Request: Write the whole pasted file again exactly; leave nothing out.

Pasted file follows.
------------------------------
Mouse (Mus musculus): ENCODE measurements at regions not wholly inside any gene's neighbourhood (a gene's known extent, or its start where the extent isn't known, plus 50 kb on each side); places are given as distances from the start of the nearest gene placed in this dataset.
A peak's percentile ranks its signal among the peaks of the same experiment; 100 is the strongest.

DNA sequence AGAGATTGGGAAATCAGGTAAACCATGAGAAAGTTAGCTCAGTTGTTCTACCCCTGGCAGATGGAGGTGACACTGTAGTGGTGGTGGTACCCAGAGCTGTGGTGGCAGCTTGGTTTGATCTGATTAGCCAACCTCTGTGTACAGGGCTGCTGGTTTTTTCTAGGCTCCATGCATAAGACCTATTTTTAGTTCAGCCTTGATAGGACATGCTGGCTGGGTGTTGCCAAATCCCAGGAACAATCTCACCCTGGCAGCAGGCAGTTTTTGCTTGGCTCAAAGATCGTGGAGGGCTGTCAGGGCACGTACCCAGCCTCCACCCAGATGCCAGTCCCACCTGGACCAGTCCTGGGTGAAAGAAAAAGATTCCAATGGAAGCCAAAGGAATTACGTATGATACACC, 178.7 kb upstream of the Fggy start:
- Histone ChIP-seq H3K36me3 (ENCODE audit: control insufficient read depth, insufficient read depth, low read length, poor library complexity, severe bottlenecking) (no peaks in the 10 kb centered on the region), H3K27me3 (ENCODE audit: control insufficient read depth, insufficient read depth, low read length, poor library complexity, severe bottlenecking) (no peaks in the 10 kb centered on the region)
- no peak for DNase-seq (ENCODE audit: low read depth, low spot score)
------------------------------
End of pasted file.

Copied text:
Mouse (Mus musculus): ENCODE measurements at regions not wholly inside any gene's neighbourhood (a gene's known extent, or its start where the extent isn't known, plus 50 kb on each side); places are given as distances from the start of the nearest gene placed in this dataset.
A peak's percentile ranks its signal among the peaks of the same experiment; 100 is the strongest.

DNA sequence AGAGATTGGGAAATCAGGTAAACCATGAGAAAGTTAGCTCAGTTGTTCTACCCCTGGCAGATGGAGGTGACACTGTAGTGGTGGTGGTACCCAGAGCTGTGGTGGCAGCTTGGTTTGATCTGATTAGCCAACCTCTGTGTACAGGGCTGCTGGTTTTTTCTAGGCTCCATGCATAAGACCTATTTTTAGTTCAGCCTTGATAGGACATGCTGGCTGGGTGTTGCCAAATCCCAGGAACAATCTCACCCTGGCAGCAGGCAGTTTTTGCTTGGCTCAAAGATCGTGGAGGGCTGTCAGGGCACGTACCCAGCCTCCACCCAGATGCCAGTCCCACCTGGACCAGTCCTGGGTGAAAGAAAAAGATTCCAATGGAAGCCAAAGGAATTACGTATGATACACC, 178.7 kb upstream of the Fggy start:
- Histone ChIP-seq H3K36me3 (ENCODE audit: control insufficient read depth, insufficient read depth, low read length, poor library complexity, severe bottlenecking) (no peaks in the 10 kb centered on the region), H3K27me3 (ENCODE audit: control insufficient read depth, insufficient read depth, low read length, poor library complexity, severe bottlenecking) (no peaks in the 10 kb centered on the region)
- no peak for DNase-seq (ENCODE audit: low read depth, low spot score)